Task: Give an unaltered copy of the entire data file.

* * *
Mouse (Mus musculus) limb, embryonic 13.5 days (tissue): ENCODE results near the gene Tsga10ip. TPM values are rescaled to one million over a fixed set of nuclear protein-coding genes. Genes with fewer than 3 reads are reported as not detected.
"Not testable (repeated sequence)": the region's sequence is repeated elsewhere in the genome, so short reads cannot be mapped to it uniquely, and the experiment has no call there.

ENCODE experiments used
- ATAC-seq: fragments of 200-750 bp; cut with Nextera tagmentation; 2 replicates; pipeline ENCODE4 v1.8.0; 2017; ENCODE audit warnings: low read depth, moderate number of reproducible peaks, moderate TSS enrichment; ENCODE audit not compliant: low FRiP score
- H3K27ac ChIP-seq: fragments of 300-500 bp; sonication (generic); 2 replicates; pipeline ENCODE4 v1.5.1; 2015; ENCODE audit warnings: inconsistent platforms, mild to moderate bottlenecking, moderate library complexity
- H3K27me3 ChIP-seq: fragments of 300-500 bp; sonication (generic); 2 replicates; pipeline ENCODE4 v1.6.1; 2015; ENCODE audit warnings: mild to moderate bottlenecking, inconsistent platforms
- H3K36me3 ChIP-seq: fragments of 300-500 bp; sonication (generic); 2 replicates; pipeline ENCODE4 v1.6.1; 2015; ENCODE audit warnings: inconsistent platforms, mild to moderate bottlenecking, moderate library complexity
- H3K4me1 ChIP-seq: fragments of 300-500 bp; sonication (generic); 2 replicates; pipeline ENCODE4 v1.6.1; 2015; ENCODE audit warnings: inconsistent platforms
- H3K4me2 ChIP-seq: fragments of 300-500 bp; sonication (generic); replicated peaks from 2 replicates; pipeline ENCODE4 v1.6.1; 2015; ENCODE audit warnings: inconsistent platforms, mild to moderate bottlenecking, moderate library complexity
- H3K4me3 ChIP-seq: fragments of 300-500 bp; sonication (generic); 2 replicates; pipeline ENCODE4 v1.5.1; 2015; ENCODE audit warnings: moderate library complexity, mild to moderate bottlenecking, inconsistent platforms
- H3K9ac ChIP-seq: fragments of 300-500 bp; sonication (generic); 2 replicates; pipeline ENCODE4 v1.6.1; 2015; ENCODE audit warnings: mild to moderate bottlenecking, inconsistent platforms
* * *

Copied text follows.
Mouse (Mus musculus) limb, embryonic 13.5 days (tissue): ENCODE results near the gene Tsga10ip. TPM values are rescaled to one million over a fixed set of nuclear protein-coding genes. Genes with fewer than 3 reads are reported as not detected.
"Not testable (repeated sequence)": the region's sequence is repeated elsewhere in the genome, so short reads cannot be mapped to it uniquely, and the experiment has no call there.

ENCODE experiments used
- ATAC-seq: fragments of 200-750 bp; cut with Nextera tagmentation; 2 replicates; pipeline ENCODE4 v1.8.0; 2017; ENCODE audit warnings: low read depth, moderate number of reproducible peaks, moderate TSS enrichment; ENCODE audit not compliant: low FRiP score
- H3K27ac ChIP-seq: fragments of 300-500 bp; sonication (generic); 2 replicates; pipeline ENCODE4 v1.5.1; 2015; ENCODE audit warnings: inconsistent platforms, mild to moderate bottlenecking, moderate library complexity
- H3K27me3 ChIP-seq: fragments of 300-500 bp; sonication (generic); 2 replicates; pipeline ENCODE4 v1.6.1; 2015; ENCODE audit warnings: mild to moderate bottlenecking, inconsistent platforms
- H3K36me3 ChIP-seq: fragments of 300-500 bp; sonication (generic); 2 replicates; pipeline ENCODE4 v1.6.1; 2015; ENCODE audit warnings: inconsistent platforms, mild to moderate bottlenecking, moderate library complexity
- H3K4me1 ChIP-seq: fragments of 300-500 bp; sonication (generic); 2 replicates; pipeline ENCODE4 v1.6.1; 2015; ENCODE audit warnings: inconsistent platforms
- H3K4me2 ChIP-seq: fragments of 300-500 bp; sonication (generic); replicated peaks from 2 replicates; pipeline ENCODE4 v1.6.1; 2015; ENCODE audit warnings: inconsistent platforms, mild to moderate bottlenecking, moderate library complexity
- H3K4me3 ChIP-seq: fragments of 300-500 bp; sonication (generic); 2 replicates; pipeline ENCODE4 v1.5.1; 2015; ENCODE audit warnings: moderate library complexity, mild to moderate bottlenecking, inconsistent platforms
- H3K9ac ChIP-seq: fragments of 300-500 bp; sonication (generic); 2 replicates; pipeline ENCODE4 v1.6.1; 2015; ENCODE audit warnings: mild to moderate bottlenecking, inconsistent platforms